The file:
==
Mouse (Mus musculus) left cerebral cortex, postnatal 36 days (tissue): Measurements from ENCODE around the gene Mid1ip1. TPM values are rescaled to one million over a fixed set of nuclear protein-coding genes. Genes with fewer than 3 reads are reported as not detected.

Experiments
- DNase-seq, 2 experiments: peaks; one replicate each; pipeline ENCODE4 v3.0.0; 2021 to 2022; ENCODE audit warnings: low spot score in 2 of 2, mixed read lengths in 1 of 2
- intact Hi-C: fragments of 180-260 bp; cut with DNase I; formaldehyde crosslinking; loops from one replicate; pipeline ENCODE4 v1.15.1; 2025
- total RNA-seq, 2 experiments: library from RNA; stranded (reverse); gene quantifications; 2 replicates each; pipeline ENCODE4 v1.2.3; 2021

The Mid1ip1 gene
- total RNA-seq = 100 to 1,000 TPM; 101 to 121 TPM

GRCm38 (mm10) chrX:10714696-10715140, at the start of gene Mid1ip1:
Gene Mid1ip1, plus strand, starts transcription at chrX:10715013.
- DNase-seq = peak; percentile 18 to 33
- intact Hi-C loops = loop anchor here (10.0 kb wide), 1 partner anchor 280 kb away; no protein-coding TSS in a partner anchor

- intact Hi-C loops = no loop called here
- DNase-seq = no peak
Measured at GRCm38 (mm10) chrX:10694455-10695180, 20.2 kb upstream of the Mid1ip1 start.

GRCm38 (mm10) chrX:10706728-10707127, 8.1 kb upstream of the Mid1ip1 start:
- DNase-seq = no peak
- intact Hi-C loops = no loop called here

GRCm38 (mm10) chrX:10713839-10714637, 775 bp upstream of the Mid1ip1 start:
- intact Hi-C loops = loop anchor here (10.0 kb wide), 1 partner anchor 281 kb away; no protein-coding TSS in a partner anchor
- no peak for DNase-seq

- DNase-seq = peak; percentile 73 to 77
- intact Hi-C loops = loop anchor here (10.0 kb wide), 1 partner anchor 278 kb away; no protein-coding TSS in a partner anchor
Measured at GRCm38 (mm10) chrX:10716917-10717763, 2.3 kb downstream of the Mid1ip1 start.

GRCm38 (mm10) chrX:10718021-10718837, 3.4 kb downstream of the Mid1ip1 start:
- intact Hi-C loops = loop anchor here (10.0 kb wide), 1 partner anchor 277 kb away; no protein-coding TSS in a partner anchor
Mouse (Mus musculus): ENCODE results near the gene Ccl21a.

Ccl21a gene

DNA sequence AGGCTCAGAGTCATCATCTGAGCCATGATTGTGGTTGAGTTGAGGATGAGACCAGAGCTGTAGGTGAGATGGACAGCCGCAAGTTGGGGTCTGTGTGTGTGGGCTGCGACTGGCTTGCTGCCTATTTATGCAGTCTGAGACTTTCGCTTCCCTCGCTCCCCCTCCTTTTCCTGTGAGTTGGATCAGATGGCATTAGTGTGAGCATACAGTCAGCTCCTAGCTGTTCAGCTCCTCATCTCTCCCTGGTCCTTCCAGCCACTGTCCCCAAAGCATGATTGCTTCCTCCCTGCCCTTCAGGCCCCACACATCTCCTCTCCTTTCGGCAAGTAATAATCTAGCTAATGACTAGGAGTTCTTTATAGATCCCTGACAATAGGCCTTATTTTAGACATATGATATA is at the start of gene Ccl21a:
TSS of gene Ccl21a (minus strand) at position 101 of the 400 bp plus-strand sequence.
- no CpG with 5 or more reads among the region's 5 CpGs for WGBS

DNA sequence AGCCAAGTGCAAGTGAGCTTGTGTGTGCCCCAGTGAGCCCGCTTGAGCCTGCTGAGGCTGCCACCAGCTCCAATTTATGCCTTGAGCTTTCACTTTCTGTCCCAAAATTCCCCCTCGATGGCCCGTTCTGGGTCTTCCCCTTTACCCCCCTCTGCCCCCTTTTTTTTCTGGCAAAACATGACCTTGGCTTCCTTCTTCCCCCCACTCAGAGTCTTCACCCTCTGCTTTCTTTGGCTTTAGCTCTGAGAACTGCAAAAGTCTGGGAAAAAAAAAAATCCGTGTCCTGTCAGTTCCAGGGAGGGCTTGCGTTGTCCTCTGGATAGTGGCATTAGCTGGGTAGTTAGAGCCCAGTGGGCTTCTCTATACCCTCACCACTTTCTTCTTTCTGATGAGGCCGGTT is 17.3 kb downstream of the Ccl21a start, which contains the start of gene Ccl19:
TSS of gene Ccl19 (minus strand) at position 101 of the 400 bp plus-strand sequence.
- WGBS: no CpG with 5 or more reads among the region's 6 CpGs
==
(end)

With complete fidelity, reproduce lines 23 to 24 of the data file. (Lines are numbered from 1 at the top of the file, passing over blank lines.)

Measured at GRCm38 (mm10) chrX:10716917-10717763, 2.3 kb downstream of the Mid1ip1 start.

GRCm38 (mm10) chrX:10718021-10718837, 3.4 kb downstream of the Mid1ip1 start: